As part of the Icon Adapt & Evolve 2015 conference, I went on a visit to the conservation lab at the Royal Botanic Gardens, Kew. Timely! I got all kinds of ideas for ways to attach the plants. One made little paper straps over the very bottoms of the stems, wide enough to put the names of the plants on them (top row, right).
We also saw one of the store rooms; we were supposed to be looking at pith paper & Japanese papers from the Parkes collection, which were fantastic, but also there were so many jars of things.
Mark Nesbitt gave a lovely tour of all the treasures, and we got to see Kew's collection of tools for making pith paper, as well as the set of original 19th c. drawings attempting to depict its making. The pith sort of glows from behind the pigments; it's fantastic. The flowers on the left below were conserved by a Camberwell student the first year I was teaching there, and she did a great job. There were a lot of old Camberwell conservation projects there, actually; it's like looking through a college yearbook.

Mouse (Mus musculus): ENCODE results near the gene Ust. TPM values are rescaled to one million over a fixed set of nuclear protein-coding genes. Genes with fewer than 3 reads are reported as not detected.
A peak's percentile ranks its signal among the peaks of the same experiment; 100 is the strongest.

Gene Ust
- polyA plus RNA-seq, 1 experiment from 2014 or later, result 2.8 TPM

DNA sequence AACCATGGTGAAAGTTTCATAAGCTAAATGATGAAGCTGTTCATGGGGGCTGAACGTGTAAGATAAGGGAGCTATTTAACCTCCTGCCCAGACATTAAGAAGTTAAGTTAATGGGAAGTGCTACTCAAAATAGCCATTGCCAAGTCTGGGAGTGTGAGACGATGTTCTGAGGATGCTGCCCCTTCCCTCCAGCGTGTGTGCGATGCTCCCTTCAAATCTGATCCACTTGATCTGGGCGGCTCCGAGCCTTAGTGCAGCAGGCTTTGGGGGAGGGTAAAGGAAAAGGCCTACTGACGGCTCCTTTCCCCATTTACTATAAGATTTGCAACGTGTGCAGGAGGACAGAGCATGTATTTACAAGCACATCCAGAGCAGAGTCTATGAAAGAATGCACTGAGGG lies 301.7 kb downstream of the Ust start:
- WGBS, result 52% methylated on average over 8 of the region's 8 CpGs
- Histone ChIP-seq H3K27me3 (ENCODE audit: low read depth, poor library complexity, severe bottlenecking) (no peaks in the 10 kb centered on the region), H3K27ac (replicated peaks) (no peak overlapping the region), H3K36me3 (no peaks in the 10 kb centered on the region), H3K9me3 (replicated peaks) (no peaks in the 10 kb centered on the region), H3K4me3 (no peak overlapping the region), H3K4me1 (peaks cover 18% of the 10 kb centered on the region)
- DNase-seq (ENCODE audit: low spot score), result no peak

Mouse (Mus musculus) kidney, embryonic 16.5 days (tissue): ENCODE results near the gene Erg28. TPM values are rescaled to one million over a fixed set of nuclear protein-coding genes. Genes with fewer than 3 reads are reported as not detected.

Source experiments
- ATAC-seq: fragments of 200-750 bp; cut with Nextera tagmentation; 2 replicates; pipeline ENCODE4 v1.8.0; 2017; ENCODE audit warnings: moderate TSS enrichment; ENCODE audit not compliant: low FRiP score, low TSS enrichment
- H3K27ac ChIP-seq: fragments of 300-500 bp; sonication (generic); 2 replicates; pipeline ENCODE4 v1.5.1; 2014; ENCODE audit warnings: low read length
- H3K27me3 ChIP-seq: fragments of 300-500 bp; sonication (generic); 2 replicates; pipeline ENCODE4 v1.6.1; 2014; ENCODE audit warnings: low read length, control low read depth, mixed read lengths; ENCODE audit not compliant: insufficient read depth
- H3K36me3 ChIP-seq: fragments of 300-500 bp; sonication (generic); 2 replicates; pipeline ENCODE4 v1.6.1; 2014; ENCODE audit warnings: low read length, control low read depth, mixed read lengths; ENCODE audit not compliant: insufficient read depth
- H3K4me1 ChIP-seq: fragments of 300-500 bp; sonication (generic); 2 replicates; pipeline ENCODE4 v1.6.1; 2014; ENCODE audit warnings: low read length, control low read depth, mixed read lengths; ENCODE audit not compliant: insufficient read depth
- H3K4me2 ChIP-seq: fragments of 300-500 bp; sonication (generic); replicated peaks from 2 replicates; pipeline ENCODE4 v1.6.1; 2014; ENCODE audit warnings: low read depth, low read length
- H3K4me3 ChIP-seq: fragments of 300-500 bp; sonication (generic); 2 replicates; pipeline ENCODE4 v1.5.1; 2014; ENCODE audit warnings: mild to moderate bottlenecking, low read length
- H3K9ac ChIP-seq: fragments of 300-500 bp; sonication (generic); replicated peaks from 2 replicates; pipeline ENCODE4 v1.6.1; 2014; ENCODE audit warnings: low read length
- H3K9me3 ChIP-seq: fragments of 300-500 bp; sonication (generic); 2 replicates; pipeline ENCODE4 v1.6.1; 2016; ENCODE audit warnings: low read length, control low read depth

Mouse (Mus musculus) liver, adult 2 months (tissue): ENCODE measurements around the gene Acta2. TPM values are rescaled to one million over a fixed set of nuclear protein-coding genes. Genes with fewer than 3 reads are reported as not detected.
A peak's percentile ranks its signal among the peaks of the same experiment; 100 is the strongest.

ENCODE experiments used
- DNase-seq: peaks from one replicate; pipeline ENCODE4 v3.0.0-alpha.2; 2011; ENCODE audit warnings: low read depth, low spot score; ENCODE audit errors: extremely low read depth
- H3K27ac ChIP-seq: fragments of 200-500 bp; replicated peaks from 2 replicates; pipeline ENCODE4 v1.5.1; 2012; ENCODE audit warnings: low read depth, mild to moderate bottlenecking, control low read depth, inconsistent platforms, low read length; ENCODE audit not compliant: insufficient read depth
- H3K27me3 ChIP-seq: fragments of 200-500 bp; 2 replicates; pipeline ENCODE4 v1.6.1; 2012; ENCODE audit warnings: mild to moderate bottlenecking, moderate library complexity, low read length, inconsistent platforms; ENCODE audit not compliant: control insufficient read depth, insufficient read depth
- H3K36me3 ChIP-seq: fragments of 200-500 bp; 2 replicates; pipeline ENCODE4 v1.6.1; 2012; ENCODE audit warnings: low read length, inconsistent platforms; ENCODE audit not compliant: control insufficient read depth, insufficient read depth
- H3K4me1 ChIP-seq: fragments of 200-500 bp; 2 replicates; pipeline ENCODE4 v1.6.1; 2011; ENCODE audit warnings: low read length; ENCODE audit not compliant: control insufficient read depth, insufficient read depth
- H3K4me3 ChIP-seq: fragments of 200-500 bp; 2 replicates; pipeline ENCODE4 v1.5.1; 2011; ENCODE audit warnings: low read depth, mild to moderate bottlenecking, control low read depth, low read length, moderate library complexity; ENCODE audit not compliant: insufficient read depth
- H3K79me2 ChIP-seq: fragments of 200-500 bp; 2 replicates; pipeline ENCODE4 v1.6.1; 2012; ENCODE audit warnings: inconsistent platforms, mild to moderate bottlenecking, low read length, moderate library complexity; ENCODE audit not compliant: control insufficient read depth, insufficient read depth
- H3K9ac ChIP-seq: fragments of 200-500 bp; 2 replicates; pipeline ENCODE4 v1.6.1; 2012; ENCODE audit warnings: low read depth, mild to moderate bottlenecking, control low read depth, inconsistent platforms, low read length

We saw some botanical drawings on pith upstairs in the conservation lab as well, and talked through the conservation issues. It's really brittle when dry and tended to be mounted (in this context—export art for the European market) with ribbons around the edge, gluing it down to a rigid support. The tension makes the pith unable to contract, so it splits.
And finally... the nice store room next to the reading room deserves a mention. They built it with windows in the walls, so you can see books that are restricted access but nice to look at, and also with this little exhibition space, like a shop window. I would imagine it also does something for security as well. A treat for readers, because it feels like looking at something secret!